Understanding a product’s classification for regulatory compliance
The distinction between product classes can be unclear and/or ambiguous, sometimes requiring interpretation and input from competent authorities. A product can have similar characteristics with other products but may be governed by different regulatory frameworks. When products straddle between two or more regulatory definitions, the European Commission (EC) defines these products as “borderline.” Understanding a product category is essential in assessing the regulatory requirements for a particular market.
Product evaluation and classification difficulties can arise even within the same legal framework. For example, under the EU Cosmetics Regulation 1223/2009, a mouthwash with “antibacterial” or “antiseptic” claims can be categorised as a cosmetics product, a biocidal product, or as a medicinal product. When a device, such as implants is involved, the product can be categorised as a medical device. In the case of these “borderline products,” the decision on a product’s classification is decided on a case-by-case basis by the EC.
What is a cosmetic product?
A cosmetic product, as defined by the EU Cosmetic Regulation, shall mean any substance or mixture intended to be placed in contact with the various external parts of the human body or with the teeth and mucous membranes of the oral cavity for the purposes of cleaning them, perfuming them, changing their appearance, correcting body odours, and/or protecting them or keeping them in good condition. To classify a cosmetic product under the EU Cosmetic Regulation, thepurpose/function, formulation, and site of application must be clearly defined.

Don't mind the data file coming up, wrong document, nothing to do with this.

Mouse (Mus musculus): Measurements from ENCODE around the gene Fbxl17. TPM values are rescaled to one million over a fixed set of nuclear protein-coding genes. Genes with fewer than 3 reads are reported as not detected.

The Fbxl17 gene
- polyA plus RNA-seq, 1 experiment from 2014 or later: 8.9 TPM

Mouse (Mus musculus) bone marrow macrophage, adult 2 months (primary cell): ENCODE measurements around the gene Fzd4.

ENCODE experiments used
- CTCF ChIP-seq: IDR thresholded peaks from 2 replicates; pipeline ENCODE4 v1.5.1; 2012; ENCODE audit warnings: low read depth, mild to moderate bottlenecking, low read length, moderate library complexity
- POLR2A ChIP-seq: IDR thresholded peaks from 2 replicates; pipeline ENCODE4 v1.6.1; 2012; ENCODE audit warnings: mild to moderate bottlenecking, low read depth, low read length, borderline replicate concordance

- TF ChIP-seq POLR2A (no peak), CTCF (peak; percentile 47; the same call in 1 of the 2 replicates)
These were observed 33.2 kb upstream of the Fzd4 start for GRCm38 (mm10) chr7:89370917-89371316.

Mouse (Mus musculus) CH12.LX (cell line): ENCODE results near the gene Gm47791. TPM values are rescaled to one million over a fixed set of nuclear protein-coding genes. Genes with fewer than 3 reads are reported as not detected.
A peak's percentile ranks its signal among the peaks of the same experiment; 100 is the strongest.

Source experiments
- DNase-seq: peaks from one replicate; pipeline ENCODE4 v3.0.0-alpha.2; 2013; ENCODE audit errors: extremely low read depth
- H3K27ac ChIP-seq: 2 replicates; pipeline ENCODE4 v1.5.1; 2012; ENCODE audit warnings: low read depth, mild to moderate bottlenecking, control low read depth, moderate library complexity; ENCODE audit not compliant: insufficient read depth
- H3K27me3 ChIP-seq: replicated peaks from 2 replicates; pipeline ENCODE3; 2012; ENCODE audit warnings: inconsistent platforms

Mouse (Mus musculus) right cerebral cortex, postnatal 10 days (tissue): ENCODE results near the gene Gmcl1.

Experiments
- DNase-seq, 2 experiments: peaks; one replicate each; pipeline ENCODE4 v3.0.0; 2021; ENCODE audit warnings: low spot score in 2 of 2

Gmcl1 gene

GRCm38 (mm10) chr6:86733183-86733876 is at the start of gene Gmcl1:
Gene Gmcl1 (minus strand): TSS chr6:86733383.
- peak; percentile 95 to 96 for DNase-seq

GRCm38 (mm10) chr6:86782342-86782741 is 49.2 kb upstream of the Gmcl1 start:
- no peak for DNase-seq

Primary functions include altering of appearance (makeup), cleaning, beautifying, perfuming, protecting or correcting odours. A cosmetic product can also have a secondary function (e.g., biocidal/antimicrobial claims in oral hygiene products or deodorants where the primary purpose is of a cosmetic nature). In the evaluation of a cosmetic product function, the following considerations are important, these include, the manufacturer’s intention, presentation, labeling, advertising, claims, mode of action, composition, and consumer perception. The indications for not allocating a clearly defined primary or main function to a cosmetic product, it stands the risk of being defined into a different product category.
There is a strong association between the composition of a cosmetic product and its function. Claims are made on the strength of specific ingredients used in the formulation of a cosmetic product (i.e., ingredients associated with a therapeutic use like fluoride in toothpaste). A cosmetic product formulation should not contain prohibited ingredients listed in Annex II of the EU Cosmetics Regulation; must comply with the guidelines on restricted substances in Annex III; and need to conform to the requirements relating to colorants (Annex IV), preservatives (Annex V), and ultraviolet (UV) filters (Annex VI).